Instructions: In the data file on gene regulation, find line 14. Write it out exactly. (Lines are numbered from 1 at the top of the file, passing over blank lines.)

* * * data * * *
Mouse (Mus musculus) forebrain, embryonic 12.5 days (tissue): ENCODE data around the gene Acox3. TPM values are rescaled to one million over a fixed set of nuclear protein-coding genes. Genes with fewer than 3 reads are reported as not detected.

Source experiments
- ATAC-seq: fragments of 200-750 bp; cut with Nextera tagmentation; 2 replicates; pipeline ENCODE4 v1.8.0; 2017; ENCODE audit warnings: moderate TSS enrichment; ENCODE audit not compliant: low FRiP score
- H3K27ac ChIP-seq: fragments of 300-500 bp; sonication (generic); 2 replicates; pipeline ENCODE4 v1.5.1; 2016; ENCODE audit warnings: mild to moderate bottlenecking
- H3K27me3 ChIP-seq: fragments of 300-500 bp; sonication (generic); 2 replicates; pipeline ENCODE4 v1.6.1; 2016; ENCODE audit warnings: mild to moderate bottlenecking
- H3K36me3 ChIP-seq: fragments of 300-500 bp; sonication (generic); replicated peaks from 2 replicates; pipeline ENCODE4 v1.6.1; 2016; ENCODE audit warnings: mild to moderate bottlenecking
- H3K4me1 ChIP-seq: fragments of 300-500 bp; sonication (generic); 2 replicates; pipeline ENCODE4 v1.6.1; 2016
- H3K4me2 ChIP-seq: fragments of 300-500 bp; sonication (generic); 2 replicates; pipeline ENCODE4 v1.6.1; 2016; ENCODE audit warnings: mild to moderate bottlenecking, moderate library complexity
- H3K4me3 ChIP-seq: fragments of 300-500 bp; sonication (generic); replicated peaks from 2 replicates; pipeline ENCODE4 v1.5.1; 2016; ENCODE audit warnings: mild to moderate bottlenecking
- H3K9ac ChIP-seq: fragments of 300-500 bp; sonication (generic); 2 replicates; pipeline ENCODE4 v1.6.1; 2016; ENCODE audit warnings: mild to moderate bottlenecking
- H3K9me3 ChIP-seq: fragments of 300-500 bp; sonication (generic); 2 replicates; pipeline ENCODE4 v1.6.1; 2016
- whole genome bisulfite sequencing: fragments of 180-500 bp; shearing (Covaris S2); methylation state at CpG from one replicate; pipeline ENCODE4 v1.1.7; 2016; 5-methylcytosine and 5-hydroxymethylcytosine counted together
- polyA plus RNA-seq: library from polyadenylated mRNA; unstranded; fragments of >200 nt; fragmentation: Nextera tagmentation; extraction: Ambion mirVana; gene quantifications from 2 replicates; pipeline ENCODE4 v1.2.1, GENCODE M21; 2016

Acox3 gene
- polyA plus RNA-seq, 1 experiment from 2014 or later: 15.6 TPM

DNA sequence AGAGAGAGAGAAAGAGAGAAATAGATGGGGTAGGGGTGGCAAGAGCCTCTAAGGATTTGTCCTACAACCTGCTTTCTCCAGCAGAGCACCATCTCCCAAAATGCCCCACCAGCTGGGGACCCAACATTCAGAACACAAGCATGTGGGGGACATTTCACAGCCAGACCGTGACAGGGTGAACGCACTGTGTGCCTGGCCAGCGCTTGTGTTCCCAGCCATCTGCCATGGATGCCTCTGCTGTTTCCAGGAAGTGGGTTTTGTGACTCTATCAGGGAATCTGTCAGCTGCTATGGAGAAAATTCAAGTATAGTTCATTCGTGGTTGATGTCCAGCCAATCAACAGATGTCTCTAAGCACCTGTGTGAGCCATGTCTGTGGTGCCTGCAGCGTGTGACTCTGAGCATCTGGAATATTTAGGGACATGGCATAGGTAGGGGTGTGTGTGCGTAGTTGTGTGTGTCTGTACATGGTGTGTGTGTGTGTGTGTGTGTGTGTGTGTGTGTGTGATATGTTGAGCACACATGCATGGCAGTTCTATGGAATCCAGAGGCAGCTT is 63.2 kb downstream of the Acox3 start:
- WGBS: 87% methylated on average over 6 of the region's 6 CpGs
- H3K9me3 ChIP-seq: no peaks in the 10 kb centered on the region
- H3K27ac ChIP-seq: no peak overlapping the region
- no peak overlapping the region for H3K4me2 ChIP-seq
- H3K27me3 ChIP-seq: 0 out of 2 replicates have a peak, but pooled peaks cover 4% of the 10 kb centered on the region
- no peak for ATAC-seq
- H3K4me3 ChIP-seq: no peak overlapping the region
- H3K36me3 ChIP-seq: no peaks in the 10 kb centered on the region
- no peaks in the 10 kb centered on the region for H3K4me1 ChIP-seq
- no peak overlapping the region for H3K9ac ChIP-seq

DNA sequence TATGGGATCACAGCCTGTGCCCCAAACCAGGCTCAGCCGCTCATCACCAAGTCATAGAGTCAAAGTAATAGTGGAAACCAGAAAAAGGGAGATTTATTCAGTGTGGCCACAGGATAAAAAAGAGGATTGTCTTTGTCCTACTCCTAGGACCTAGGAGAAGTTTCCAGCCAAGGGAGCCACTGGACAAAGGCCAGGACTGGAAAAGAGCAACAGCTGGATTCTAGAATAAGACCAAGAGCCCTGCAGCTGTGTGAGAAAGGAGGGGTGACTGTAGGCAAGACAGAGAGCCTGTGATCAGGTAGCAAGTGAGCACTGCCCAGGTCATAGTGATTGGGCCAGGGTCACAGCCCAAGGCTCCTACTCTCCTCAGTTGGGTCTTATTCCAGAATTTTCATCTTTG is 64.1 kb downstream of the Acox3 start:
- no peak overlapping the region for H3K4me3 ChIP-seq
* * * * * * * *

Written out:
Acox3 gene